TVA to meet soon with U.S. officials on its sale: CEO
(Reuters) - U.S. government-owned power utility Tennessee Valley Authority soon expects to discuss the possibility of its sale in meetings with government officials, Chief Executive Officer Bill Johnson told Reuters on Friday.
"We expect to have a meeting with the interested stakeholders, including the Office of Management and Budget and likely the Treasury Department, in the near future," Johnson said. "We want to hold these meetings as quickly as possible to avoid periods of uncertainty."
In a budget proposal released earlier this month, the Obama administration raised the possibility of selling TVA as the company nears its federally mandated debt cap of $30 billion.
To meet future capacity needs, fulfill environmental responsibilities and modernize an aging infrastructure, the Obama budget said the TVA's current capital investment plan includes more than $25 billion of expenditures over the next 10 years.
"TVA's anticipated capital needs are likely to quickly exceed the agency's $30 billion statutory cap on indebtedness," the Obama budget said.
Johnson, however, said TVA did not expect to reach the cap.
"The plan is to stay under the debt cap," he said. "We have the right asset mix and are really focused on finding efficiencies and reducing costs."
Over the past six years, for example, Johnson said TVA has put $13 billion of assets in the ground but only increased its debt by about $1 billion.
TVA Chief Financial Officer John Thomas, who was also at the interview, told Reuters the company currently has a little over $24 billion of debt that counts toward the statutory $30 billion cap. It also has another $3 billion or so of other debt that does not count toward the statutory cap like a long-term power sale agreement with Memphis and a sale-leaseback transaction on a natural gas plant.
The company has self-financed its power operations through electric sales and bond financings since 1959, and has been free of appropriations from the federal government since the late 1990s when it stopped getting money for its river management and recreation activities.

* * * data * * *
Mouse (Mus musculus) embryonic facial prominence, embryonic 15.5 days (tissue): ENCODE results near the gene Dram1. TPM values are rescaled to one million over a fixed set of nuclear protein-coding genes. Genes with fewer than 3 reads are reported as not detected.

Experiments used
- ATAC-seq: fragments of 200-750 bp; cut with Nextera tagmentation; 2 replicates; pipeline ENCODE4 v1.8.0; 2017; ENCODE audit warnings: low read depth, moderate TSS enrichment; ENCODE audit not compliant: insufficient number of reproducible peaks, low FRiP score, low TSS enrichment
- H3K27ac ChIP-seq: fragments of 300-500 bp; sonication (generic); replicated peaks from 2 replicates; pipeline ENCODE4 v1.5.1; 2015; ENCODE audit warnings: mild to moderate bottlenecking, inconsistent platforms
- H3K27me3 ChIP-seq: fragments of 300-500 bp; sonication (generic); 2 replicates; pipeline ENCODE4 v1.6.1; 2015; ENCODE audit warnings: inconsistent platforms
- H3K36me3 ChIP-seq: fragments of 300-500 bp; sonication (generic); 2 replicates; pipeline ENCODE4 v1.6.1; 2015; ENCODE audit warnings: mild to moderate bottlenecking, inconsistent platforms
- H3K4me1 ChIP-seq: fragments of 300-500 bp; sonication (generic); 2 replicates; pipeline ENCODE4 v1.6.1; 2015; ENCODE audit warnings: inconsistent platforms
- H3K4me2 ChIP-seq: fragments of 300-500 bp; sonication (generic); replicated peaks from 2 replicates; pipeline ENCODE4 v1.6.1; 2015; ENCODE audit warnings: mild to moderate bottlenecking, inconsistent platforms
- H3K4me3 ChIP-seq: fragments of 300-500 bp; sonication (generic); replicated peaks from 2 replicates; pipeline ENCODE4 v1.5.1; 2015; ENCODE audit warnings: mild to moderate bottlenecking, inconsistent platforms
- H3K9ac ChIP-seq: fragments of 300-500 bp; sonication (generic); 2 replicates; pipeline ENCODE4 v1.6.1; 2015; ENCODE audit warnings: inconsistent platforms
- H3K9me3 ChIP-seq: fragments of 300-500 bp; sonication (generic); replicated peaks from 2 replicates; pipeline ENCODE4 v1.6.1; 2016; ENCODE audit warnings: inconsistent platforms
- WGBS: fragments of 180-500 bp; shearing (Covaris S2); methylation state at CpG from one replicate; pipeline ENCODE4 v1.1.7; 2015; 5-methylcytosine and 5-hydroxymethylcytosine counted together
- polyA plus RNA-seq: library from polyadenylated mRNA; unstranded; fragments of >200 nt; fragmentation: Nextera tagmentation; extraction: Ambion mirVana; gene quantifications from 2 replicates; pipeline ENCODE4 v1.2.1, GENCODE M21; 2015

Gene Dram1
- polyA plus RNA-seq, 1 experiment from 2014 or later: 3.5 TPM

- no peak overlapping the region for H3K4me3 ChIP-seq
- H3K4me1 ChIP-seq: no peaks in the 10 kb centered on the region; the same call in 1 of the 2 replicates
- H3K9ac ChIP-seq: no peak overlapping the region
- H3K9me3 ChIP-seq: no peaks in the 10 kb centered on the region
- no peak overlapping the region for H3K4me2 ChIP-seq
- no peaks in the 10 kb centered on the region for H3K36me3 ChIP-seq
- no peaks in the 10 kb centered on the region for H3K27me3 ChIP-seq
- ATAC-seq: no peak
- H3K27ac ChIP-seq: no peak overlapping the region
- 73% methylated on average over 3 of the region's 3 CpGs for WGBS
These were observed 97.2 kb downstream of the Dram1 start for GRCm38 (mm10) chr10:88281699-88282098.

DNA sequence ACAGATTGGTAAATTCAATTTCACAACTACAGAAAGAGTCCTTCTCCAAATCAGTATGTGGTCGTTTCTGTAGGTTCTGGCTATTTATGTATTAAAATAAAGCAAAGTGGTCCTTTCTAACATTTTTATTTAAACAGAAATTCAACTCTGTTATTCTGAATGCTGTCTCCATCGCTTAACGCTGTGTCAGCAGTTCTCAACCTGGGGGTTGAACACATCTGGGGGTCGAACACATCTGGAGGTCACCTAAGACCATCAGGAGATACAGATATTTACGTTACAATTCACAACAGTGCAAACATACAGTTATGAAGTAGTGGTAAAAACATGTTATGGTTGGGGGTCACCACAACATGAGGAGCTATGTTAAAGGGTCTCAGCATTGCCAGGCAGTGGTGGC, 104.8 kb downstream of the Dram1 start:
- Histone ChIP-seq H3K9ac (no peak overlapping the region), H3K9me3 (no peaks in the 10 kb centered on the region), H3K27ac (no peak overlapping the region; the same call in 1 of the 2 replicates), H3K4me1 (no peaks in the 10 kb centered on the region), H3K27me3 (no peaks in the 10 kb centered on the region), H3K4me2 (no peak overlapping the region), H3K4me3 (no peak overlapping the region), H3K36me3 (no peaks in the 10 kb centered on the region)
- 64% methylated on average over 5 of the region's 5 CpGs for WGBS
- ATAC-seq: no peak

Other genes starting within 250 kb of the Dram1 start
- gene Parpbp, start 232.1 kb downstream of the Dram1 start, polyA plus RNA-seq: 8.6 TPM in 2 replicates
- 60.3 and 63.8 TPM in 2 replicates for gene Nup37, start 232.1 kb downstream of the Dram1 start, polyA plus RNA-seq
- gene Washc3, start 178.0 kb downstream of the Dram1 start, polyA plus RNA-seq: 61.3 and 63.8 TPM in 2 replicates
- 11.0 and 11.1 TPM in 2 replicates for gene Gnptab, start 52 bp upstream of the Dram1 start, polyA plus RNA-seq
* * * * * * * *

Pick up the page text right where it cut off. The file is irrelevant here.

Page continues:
TVA IS HARD TO PRICE
Johnson could not say what TVA might be worth.
"I don't think we can tell you what a market participant would pay," Johnson said. TVA CFO Thomas said the company had about $47 billion in assets.
In fiscal 2012, which ended September 30, TVA reported net income of $60 million on total revenue of $11.2 billion.
Johnson said it is hard to value TVA in part because the company's goal is to sell low-cost, reliable power to its customers to support regional economic growth - not to make as much money as possible from the sale of electricity.
And he said TVA also does much more than just sell power.
"Every utility does economic development but TVA does it in a huge way. We also do river management, run campgrounds and oversee thousands of miles of shoreline for recreational use," he said.
Johnson said there were two main groups of stakeholders most interested in the future of TVA - the mostly 155 municipal utilities and cooperatives that buy the power from TVA and the people of the United States who own the company.
TVA provides power to more than 9 million people in most of Tennessee and parts of Alabama, Georgia, Kentucky, Mississippi, North Carolina and Virginia.
"Our customers have said in statements (since the sale announcement) they believe the current model has served them well with low rates, good economic development and improved quality of life." Johnson said.
TVA was created by the U.S. Congress in 1933 to provide navigation, flood control, electric generation, fertilizer manufacture, and economic development in the Tennessee Valley, which was severely impacted by the Great Depression.
In its budget plan, the Obama administration said TVA has achieved its original objectives and no longer requires federal participation.
"Reducing or eliminating the federal government's role in programs such as TVA ... can help put the nation on a sustainable fiscal path," the Obama budget said.
(Editing by Gerald E. McCormick; Editing by Lisa Von Ahn and Tim Dobbyn)
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